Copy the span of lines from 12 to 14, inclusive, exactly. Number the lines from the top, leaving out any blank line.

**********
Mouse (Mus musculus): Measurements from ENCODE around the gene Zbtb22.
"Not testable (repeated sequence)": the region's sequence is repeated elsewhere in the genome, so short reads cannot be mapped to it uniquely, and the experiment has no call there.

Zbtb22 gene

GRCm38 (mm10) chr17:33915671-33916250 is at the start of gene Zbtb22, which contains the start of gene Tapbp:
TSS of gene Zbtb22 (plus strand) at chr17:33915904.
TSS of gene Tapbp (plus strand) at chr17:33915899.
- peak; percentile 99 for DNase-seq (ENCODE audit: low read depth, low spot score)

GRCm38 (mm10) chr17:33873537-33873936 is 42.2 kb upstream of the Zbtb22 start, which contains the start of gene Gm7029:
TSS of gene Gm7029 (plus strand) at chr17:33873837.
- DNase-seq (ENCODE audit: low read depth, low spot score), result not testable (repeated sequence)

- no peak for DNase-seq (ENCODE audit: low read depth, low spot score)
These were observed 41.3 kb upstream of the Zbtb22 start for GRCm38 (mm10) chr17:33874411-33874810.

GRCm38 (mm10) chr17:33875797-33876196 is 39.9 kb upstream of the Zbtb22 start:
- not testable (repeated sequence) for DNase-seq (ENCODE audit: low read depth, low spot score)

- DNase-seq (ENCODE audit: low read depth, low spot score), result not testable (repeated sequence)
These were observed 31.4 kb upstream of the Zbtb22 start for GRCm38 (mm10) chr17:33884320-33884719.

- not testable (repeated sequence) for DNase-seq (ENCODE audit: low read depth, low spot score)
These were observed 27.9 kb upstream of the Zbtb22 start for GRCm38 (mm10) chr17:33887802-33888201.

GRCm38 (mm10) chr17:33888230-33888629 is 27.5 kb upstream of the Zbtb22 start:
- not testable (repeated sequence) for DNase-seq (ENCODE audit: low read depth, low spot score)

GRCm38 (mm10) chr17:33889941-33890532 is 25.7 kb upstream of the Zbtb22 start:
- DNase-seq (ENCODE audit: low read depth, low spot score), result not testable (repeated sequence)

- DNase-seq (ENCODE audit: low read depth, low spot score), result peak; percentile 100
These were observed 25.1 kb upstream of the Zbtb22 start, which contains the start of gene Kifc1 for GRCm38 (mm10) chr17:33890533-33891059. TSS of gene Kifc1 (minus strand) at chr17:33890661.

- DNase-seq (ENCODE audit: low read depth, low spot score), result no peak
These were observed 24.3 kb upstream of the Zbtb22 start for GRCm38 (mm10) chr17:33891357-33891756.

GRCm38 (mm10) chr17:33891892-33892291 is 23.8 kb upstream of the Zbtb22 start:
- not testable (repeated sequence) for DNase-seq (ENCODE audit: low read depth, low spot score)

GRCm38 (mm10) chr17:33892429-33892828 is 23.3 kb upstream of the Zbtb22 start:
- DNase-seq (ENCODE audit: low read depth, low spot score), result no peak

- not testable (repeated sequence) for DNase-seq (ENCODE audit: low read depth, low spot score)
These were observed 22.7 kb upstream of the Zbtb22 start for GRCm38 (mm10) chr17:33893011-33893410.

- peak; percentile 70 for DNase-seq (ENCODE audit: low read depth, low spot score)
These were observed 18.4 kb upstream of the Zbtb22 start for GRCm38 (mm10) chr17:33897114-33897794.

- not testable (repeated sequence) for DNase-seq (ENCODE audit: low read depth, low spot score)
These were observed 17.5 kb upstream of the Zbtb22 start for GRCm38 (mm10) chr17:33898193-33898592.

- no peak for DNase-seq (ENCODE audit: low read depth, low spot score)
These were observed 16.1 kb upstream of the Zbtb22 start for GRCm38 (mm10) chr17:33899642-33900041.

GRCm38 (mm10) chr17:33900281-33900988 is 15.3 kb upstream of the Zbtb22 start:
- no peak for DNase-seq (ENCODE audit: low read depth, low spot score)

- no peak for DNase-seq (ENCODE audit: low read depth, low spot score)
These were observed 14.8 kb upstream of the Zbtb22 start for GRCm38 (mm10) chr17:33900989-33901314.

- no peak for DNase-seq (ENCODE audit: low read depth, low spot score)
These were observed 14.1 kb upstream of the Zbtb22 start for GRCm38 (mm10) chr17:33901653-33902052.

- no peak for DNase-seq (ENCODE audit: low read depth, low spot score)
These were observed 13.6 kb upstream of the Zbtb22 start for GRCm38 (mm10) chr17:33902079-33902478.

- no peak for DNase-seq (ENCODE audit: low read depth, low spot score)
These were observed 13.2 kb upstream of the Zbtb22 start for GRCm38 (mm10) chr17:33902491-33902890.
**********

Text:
These were observed 41.3 kb upstream of the Zbtb22 start for GRCm38 (mm10) chr17:33874411-33874810.

GRCm38 (mm10) chr17:33875797-33876196 is 39.9 kb upstream of the Zbtb22 start:
- not testable (repeated sequence) for DNase-seq (ENCODE audit: low read depth, low spot score)